If you want to know what it feels like to experience deja vu and see double in one day, call up the McDonald's corporate office.
17 years after the Oak Brook, Ill.-based chain lost landmark tort case Liebeck v. McDonald's Restaurants and was forced to pay $160,000 to a woman who was scalded by its coffee, the fast food giant has been targeted by not one, but two more hot coffee lawsuits.
Chicago Business reports that, oddly, both suits were filed last Thursday in a court in Cook County, Ill., which comprises Chicago and its environs.
One case involved a four-year-old girl, Lynn Abdelal, who was given a cup of blisteringly hot coffee to give to her grandma, and suffered a second-degree burn when its lid fell off. Her grandmother had not intended for her to carry coffee in the first place; she had asked her granddaughter to throw away the empty cup. Part of the complaint -- which asks for $4 million in damages -- is based on the fact that the McDonald's employee served coffee to such a young child, in violation of company policy.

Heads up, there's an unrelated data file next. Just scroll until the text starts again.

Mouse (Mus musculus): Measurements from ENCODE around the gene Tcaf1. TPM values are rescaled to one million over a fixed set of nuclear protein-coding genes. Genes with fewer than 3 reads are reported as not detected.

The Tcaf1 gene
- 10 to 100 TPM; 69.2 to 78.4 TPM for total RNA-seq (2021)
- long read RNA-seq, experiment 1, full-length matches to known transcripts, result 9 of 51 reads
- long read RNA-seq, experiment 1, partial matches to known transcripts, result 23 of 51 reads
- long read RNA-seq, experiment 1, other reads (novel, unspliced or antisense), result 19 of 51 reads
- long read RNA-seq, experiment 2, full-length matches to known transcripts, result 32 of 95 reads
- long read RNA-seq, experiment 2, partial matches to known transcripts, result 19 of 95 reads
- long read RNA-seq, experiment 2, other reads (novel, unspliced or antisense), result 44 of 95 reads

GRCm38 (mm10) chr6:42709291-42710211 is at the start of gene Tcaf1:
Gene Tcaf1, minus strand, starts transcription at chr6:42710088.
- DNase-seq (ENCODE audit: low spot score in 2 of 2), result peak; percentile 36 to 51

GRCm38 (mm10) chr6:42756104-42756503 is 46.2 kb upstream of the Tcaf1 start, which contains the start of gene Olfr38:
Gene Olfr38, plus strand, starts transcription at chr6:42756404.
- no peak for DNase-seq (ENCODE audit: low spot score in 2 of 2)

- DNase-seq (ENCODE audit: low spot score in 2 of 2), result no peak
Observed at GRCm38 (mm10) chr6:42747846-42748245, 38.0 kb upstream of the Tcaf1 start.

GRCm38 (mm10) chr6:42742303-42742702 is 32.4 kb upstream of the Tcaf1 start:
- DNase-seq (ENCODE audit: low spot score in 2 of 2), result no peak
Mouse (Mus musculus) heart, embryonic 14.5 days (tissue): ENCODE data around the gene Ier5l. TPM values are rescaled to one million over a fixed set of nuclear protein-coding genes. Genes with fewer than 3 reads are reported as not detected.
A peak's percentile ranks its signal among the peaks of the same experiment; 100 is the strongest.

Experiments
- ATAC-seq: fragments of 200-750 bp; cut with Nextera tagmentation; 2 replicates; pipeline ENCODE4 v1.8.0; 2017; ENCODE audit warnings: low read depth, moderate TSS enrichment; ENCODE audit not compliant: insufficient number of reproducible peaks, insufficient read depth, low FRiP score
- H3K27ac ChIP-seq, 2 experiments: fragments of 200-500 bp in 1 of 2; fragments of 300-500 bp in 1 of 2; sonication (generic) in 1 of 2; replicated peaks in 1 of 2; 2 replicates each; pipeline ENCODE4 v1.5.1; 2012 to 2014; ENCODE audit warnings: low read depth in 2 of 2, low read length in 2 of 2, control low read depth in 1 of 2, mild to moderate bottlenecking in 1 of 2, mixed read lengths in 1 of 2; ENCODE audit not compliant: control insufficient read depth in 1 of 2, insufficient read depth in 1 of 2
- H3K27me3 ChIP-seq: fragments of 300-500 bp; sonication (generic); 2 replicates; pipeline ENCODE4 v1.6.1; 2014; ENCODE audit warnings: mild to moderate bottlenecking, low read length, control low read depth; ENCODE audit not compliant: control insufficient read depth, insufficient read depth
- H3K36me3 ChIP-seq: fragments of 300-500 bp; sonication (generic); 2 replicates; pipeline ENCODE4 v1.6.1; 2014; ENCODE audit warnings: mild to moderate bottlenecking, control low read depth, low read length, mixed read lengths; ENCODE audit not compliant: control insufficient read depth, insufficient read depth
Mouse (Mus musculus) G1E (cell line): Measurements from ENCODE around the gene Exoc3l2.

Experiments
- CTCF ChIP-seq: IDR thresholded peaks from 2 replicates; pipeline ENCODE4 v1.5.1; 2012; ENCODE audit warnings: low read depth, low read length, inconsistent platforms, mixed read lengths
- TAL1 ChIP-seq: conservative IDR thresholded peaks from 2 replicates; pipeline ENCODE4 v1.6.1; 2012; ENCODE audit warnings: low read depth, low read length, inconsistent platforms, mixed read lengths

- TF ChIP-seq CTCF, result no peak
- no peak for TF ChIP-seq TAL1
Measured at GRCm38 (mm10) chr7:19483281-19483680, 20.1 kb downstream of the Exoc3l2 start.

The other suit arose after 35-year-old Melissa Pettigrew spilled hot coffee all over her thighs, leading to what her attorney calls "horrific" burns.
QSRWeb notes that these two are far from the only hot coffee cases to be leveled against McDonald's since Liebeck, which was covered extensively in the 2011 documentary "Hot Coffee." That only makes the fast food chain's failure to eliminate the problem, perhaps via a new cup design, more exasperating.
McDonald's did recently announce that it would be revisiting its coffee cup design, but not because of safety concerns. Instead, it revealed that it was testing new paper cups as a more sustainable alternative to its current cups, which are made of styrofoam.